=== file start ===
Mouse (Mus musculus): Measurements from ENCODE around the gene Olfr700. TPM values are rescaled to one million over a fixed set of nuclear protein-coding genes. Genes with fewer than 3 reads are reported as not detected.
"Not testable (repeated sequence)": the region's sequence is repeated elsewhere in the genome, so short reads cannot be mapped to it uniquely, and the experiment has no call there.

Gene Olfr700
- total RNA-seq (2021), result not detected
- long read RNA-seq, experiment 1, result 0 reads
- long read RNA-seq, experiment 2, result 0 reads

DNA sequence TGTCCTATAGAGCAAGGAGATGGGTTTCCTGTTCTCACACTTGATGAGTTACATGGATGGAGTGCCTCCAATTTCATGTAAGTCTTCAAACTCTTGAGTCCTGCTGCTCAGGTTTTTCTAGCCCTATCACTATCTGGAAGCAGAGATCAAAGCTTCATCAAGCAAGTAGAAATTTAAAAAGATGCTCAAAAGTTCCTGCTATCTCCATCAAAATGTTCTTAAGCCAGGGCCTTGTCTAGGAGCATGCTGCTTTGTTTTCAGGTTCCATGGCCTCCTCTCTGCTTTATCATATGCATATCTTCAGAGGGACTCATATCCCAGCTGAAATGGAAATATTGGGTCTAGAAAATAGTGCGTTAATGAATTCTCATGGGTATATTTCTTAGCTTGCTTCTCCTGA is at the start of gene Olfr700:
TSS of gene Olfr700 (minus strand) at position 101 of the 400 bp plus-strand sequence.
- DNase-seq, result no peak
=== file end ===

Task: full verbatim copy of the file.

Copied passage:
Mouse (Mus musculus): Measurements from ENCODE around the gene Olfr700. TPM values are rescaled to one million over a fixed set of nuclear protein-coding genes. Genes with fewer than 3 reads are reported as not detected.
"Not testable (repeated sequence)": the region's sequence is repeated elsewhere in the genome, so short reads cannot be mapped to it uniquely, and the experiment has no call there.

Gene Olfr700
- total RNA-seq (2021), result not detected
- long read RNA-seq, experiment 1, result 0 reads
- long read RNA-seq, experiment 2, result 0 reads

DNA sequence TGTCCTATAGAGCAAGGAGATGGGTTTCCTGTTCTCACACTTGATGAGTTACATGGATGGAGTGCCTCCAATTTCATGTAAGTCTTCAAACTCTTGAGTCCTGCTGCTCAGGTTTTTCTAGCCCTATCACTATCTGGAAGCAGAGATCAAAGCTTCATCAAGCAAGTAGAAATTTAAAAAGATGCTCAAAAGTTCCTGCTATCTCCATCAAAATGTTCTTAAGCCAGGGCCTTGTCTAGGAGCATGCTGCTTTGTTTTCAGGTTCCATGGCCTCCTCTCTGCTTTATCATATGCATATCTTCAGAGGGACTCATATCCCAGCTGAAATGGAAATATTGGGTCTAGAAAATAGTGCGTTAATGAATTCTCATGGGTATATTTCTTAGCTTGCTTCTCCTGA is at the start of gene Olfr700:
TSS of gene Olfr700 (minus strand) at position 101 of the 400 bp plus-strand sequence.
- DNase-seq, result no peak